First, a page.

Venice Review: Mark Cousins’ ‘The March On Rome’

·4 min read

Right at the beginning of The March On Rome, a special screening in the Venice Days section of the Venice Film Festival, Mark Cousins draws our collective gaze to a piece of graffiti saying that cinema is the most powerful weapon of all. It isn’t clear — to me, anyway — whether that joyful proclamation dates back to 1922, when Benito Mussolini led a Fascist march from Naples to Rome, or to some other eruption of historical optimism. Cinema isn’t as powerful as all that — if it were, Fascism would have been clobbered to a pulp by Chaplin, Lubitsch and all the other filmmakers who lampooned its vainglorious leaders. But images do matter. They certainly mattered to Italian Fascism.

Mussolini was hellbent on taking over Italy “with love if possible, by force if necessary,” a neat phrase much repeated in Cousins’ film essay. He marched on Rome as an invader. Meanwhile, he made sure he got the whole thing on film, courtesy of director Umberto Paradisi. Paradisi’s film A Noi came out the following year. By twisting documentary footage from the march together with grand studio set-ups, faked crowd scenes and other tricks of the propagandist, Paradisi made Il Duce into a movie hero.

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Cousins makes documentaries so distinctive that they constitute a sort of genre. They are made up of archival material spliced together with the director’s observations — a familiar essay format — but their trademark feature is Cousins’ voice. Dreamy and discursive, it falls with the quiet insistence of the gentle rain from heaven, drenching everything we see in his quirky musings. Days after seeing a Cousins film, you may find yourself speaking in a comedy pastiche of his northern Irish brogue. You may also realize you are rolling your eyes.

Cousins’ chosen medium is also his constant subject: film. His Peabody-winning 15-hour documentary The Story Of Film: An Odyssey (2011) is his magnum opus, much admired. Other recent works, however — particularly those tilting more towards personal memoir — have been critically pilloried as indulgent vanity projects. The director’s responses to what he sees are intrinsic to his style, but so much inner monologue wears thin quickly when he is focused on less substantial subjects.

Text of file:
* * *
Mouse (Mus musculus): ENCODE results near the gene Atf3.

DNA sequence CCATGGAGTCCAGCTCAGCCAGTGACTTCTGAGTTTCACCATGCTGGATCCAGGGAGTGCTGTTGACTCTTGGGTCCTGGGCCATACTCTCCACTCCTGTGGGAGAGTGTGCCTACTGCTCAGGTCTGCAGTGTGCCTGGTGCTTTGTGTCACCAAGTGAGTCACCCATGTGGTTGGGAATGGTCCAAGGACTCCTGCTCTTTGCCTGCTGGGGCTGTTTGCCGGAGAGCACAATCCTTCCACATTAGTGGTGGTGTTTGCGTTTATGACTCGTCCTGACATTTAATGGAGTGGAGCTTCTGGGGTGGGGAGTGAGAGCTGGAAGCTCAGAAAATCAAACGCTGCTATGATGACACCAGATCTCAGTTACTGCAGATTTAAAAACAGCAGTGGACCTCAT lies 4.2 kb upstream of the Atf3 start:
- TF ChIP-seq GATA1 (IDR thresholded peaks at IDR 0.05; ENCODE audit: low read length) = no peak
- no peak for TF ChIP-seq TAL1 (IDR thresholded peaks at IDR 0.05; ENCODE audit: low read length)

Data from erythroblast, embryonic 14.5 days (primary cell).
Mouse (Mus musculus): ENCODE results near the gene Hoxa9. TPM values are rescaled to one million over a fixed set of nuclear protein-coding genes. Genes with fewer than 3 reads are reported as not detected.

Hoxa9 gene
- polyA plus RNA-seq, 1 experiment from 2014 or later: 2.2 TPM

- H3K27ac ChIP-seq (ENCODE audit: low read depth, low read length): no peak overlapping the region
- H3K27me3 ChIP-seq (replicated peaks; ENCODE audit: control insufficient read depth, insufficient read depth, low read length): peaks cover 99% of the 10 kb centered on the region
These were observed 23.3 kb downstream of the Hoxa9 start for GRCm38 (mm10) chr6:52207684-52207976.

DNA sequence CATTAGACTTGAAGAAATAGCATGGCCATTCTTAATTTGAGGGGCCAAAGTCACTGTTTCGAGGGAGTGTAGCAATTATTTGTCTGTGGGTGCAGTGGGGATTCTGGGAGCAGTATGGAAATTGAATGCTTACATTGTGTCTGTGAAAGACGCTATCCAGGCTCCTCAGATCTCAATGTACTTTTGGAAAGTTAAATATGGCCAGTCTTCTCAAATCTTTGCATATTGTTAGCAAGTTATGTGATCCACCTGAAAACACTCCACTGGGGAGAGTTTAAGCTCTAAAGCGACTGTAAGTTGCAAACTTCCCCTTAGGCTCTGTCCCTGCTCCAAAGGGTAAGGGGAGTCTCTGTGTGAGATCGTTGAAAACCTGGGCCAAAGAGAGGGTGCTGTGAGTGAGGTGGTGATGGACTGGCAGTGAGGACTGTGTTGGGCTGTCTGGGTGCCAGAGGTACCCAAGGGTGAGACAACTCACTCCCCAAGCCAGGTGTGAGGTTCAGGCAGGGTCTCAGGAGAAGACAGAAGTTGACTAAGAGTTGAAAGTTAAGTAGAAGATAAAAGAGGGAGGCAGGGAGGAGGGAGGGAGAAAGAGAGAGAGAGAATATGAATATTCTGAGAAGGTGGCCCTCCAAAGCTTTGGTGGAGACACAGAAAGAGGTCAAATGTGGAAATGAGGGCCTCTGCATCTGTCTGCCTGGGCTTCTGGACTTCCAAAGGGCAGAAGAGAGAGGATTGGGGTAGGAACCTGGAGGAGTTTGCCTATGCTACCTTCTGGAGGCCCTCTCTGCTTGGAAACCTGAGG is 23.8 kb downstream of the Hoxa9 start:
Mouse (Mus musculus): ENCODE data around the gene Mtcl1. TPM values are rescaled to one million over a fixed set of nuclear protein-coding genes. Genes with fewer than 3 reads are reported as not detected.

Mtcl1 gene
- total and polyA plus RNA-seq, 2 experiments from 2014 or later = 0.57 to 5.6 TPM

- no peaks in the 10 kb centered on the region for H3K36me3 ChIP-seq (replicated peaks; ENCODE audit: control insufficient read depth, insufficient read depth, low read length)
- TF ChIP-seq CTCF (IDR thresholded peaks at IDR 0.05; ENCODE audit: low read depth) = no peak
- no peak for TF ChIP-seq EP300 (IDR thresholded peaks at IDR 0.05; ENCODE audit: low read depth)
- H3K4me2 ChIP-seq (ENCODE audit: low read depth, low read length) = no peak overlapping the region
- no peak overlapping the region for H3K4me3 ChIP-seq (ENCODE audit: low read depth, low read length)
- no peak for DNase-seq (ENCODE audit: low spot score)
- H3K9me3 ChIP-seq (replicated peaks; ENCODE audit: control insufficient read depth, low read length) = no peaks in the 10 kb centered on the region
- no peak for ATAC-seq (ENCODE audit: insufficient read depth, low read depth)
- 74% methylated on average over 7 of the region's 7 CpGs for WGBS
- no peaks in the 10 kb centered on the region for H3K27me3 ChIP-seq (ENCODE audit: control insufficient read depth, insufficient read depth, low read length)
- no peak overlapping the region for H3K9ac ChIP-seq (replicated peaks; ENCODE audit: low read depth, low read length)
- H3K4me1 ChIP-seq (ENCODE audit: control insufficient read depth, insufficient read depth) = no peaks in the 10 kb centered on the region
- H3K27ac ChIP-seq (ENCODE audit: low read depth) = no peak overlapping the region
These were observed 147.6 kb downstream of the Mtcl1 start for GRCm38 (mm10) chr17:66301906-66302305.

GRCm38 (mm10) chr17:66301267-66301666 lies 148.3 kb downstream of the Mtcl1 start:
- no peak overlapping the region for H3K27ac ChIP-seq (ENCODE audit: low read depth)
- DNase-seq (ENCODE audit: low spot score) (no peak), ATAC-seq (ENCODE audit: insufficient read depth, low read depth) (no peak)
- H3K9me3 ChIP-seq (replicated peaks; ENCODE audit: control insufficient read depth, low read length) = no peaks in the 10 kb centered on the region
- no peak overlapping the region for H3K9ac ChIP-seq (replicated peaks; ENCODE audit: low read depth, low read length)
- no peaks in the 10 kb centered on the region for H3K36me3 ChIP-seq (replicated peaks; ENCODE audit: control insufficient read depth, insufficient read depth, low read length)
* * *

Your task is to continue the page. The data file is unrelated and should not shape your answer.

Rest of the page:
The March on Rome is about the growth of European Fascism. Obviously, it has plenty of substance. It is also admirably disciplined. Co-written with Italian director Tony Saccucci, it begins with a meticulous dissection of A Noi’s narrative and its manipulation of facts. Along with multiplying the crowds with camera tricks, Paradisi excised the days on the march when it rained. “It had to be golden, Virgilian,” says Cousins, whose sometimes florid turn of phrase works very well as a counterpoint to Fascist excess. A Noi also hides the fact that for much of the march, Mussolini wasn’t even there: he was off in back rooms, doing less than heroic deals with kings and prime ministers.

Subsequent chapters deal with those backroom deals, the explicitly masculine Fascist identity and the lionizing of the leader. Mussolini, asserts Cousins, saw himself as an artist conducting his revolution. Italy also had an empire in Africa and annexed territories in the Balkans; there is a subtle depiction of the way the thrusting spirit of Fascism propelled the colonial regimes, “a contagion of crimes” in which hundreds of thousands of people were killed. Meanwhile, Mussolini’s dictatorship collected fans — no less a figure than Churchill described him as “the greatest living legislator” — and imitators. “The story was a lie,” says Cousins, “but it entered the repertoire.”

That’s Cousins at his best, giving us a swath of history, nailing it in place with an aphorism and moving on.

Less successful are the intermittent speeches direct to camera by Alba Rohrwacher, playing the role of a woman initially persuaded by Mussolini’s promise of calm and steadily more aghast at how that calm is achieved. This gesture towards a common touch feels painfully staged, not to mention superfluous. Cousins himself is both author and witness to his material. He may not be on camera, but he speaks directly to us. That voice: he sounds like Northern Ireland’s version of a Hollywood hypnotist. You can’t help but picture him behind the scenes, swinging a watch from side to side as he plots to persuade us that cinema really is the most powerful force in the universe.

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